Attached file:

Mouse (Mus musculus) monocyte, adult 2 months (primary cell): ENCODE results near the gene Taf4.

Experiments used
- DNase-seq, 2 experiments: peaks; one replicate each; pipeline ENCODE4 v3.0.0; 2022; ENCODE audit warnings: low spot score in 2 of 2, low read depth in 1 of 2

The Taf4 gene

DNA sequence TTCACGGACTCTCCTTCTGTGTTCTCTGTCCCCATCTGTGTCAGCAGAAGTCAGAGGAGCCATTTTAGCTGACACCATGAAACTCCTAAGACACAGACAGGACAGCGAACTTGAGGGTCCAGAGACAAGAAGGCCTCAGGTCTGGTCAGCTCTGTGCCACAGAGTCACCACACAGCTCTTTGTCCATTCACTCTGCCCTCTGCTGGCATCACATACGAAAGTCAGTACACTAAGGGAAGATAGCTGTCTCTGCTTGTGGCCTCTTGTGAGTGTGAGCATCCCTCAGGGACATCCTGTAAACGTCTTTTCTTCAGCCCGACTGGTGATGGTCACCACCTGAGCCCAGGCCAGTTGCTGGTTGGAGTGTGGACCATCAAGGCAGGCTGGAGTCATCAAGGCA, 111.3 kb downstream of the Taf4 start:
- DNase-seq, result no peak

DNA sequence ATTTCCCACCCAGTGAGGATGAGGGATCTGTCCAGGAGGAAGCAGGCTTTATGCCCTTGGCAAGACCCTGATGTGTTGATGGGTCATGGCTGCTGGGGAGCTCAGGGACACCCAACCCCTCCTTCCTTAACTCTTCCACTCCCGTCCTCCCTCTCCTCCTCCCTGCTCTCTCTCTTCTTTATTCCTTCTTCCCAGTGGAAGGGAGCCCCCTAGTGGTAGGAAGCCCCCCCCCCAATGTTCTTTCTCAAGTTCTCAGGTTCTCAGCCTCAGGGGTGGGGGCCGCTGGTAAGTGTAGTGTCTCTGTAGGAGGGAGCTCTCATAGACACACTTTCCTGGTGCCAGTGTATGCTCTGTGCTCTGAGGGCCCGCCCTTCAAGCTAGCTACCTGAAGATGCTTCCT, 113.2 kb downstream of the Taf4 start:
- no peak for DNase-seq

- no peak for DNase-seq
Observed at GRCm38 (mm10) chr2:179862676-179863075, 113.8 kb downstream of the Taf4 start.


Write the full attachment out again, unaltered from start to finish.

Mouse (Mus musculus) monocyte, adult 2 months (primary cell): ENCODE results near the gene Taf4.

Experiments used
- DNase-seq, 2 experiments: peaks; one replicate each; pipeline ENCODE4 v3.0.0; 2022; ENCODE audit warnings: low spot score in 2 of 2, low read depth in 1 of 2

The Taf4 gene

DNA sequence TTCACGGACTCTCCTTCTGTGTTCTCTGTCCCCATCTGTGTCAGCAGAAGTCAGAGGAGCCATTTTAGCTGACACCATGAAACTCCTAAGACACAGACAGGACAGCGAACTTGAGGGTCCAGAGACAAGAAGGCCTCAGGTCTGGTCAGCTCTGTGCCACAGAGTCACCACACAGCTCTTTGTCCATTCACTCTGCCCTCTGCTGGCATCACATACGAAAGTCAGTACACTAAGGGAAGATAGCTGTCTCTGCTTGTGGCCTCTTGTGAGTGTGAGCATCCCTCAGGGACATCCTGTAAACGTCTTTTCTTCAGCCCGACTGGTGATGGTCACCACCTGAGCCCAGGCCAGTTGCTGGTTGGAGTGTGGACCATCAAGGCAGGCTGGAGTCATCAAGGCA, 111.3 kb downstream of the Taf4 start:
- DNase-seq, result no peak

DNA sequence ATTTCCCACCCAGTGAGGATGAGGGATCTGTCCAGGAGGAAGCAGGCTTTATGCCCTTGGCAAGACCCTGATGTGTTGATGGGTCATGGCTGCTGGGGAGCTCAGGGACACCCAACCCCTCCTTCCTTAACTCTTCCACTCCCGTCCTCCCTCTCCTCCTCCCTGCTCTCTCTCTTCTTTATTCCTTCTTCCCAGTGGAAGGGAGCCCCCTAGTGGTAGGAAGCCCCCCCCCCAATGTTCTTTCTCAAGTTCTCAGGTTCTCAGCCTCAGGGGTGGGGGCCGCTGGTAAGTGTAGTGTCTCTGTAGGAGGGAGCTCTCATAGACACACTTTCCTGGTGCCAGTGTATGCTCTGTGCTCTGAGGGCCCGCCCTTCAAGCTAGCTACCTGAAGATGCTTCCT, 113.2 kb downstream of the Taf4 start:
- no peak for DNase-seq

- no peak for DNase-seq
Observed at GRCm38 (mm10) chr2:179862676-179863075, 113.8 kb downstream of the Taf4 start.